Clean benches are designed to protect biological specimens by bathing the work area with HEPA filtered air that is free of particulate contamination. They were developed as an adjunct to clean room technology (the need to protect the work from contamination). In recent years, the use of the clean bench has spread from research and manufacturing to other fields such as aerospace, bioscience, pharmaceutical production and food processing.

Laminar flow clean benches are work benches or similar enclosures, which have their own filtered air supply.  Laminar airflow is airflow in which the entire body of air within a confined area moves in a unidirectional velocity along parallel flow lines.  In such cases, the fluid flow is free of macroscopic fluctuations, which occur when the Reynolds Number is less than 2000. (The Reynolds Number is the ratio of inertial to viscous forces in a pipe or duct.) 

A common component in clean benches is the HEPA (high efficiency particulate air) filter. The HEPA filter removes particulates, generally called aerosols, such as microorganisms, from the air. However, the HEPA filter does not remove vapors or gases.  HEPA filters are made of boron silicate microfibers formed into a flat sheet by a process similar to making paper. Depending on its quality, a HEPA filter can trap from 9,997 to 9,999 of every 10,000 particulates of a diameter greater than 0.3 microns. For most industrial use, the 99.97% performance is acceptable. Pharmacy and laboratory applications, however, require a 99.99% filtration performance level.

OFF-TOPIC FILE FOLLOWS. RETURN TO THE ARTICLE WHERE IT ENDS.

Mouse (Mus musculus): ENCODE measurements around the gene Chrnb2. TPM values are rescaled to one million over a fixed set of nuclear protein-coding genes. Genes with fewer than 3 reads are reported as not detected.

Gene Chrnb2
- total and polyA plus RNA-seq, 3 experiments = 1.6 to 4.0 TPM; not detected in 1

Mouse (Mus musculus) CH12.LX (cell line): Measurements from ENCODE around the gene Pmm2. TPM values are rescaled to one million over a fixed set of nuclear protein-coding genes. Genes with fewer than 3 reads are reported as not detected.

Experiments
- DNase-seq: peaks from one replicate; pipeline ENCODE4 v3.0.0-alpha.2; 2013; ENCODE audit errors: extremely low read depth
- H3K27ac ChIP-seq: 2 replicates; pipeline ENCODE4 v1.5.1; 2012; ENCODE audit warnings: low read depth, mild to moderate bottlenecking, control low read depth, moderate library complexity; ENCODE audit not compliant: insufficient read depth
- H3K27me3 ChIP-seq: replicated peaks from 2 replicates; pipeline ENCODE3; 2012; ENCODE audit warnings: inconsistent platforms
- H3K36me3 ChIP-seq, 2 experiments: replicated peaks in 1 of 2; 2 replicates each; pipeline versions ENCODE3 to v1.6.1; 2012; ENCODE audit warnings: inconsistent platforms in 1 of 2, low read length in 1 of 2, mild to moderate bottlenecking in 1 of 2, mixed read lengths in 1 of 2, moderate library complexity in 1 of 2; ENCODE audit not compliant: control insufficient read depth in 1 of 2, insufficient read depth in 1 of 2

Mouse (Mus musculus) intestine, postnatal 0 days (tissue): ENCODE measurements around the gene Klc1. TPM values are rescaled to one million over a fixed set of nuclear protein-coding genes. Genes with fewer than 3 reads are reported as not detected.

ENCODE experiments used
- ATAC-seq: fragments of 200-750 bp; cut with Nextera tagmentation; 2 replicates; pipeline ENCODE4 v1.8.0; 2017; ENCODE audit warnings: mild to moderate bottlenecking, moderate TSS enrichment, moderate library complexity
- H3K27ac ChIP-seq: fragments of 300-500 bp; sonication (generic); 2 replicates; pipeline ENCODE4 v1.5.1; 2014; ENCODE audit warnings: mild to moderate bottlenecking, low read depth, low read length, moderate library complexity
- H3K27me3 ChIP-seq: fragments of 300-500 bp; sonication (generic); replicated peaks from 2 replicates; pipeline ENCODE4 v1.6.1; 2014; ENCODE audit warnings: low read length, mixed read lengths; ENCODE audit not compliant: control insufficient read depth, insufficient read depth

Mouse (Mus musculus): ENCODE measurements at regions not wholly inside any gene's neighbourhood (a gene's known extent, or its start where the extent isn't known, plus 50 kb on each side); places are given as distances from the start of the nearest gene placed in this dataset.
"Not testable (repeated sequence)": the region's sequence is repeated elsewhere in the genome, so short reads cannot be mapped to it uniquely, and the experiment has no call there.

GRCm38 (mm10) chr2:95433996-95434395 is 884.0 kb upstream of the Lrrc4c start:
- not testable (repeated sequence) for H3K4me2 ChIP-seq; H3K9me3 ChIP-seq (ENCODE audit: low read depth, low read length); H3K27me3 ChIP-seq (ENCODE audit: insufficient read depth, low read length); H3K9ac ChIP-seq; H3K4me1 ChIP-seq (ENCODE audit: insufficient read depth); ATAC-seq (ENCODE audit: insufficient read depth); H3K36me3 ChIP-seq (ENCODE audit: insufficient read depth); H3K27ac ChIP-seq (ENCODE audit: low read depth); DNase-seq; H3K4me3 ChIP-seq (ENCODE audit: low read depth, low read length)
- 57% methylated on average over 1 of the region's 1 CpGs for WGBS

Aside from the HEPA filter rating, clean benches are also rated according to their Air Cleanliness Class.  In Federal Standard No. 209E (last revised Sept.11, 1992) the United States Government provides requirements for three classes of air cleanliness. Classifications are based on particle counts taken at a location within the clean bench, which will yield a particle count of air as it approaches the work location. It is important to note that government classifications reflect performance when the bench is "at rest", or free of materials or work activity within the hood.  These classes are Class 100, Class 10,000 and Class 100,000.

In Class 100, particle count is not to exceed a total of 100 particles per cubic foot of a size 0.5 micron and larger.

In Class 10,000, particle count not to exceed a total of 10,000 particles per cubic foot of a size 0.5 micron and larger, or 65 particles per cubic foot of a size 5.0 micron and larger.

In Class 100,000, particle count not to exceed a total of 100,000 particles per cubic foot of a size 0.5 micron and larger, or 700 particles per cubic foot of a size 5.0 micron and larger.

All clean benches direct air in one direction only, although the design of the bench determines whether the air is directed in a vertical or horizontal direction.  However, this direction is always away from the specimen and towards the worker.  As such, clean benches provide no protection for workers.  Clean benches also do not protect the worker from aerosols or fumes generated by the procedure.